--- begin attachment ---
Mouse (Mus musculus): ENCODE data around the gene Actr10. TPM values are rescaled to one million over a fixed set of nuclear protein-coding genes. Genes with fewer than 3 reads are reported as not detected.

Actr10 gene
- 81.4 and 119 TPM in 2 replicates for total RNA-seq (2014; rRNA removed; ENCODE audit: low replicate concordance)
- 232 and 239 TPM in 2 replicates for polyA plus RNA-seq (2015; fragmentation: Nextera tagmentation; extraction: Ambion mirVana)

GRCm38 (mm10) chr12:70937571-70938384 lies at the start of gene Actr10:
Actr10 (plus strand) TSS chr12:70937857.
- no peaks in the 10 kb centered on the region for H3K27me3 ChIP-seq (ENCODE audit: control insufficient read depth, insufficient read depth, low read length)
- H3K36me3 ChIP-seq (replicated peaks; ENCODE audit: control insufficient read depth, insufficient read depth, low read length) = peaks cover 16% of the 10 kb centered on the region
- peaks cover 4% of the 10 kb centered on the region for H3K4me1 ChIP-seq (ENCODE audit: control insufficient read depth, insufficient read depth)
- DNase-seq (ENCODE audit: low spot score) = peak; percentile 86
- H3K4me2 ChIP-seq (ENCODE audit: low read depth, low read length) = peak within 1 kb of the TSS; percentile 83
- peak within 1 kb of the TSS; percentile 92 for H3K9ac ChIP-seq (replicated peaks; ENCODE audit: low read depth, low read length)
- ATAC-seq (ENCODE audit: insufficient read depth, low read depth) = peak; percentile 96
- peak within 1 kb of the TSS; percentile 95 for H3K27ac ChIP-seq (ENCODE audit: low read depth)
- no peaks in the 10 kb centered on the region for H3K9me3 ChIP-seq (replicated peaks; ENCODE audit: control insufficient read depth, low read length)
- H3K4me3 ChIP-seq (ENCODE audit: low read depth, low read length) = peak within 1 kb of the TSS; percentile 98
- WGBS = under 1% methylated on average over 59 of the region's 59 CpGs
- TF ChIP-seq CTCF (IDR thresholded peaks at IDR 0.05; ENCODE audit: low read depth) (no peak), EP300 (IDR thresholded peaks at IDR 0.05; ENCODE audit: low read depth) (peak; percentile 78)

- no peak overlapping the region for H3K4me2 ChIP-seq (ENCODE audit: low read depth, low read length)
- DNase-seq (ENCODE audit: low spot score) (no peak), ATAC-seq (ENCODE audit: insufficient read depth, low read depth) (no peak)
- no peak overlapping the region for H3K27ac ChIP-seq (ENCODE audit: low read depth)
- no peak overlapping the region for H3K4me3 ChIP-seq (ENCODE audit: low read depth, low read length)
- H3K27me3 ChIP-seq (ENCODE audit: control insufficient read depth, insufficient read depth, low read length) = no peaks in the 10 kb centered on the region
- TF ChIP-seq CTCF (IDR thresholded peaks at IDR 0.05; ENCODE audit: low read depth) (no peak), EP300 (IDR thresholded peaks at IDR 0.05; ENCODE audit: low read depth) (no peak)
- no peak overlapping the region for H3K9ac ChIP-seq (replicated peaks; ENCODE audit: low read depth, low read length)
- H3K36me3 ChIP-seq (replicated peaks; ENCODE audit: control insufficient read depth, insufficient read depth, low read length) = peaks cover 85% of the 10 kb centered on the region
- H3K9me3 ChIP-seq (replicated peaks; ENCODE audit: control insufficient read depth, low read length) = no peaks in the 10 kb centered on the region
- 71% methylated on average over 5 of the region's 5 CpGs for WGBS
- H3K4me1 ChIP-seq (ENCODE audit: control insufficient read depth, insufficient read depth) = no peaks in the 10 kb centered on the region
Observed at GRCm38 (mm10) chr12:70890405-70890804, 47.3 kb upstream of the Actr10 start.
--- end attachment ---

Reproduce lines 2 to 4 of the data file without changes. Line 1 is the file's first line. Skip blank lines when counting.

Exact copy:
Actr10 gene
- 81.4 and 119 TPM in 2 replicates for total RNA-seq (2014; rRNA removed; ENCODE audit: low replicate concordance)
- 232 and 239 TPM in 2 replicates for polyA plus RNA-seq (2015; fragmentation: Nextera tagmentation; extraction: Ambion mirVana)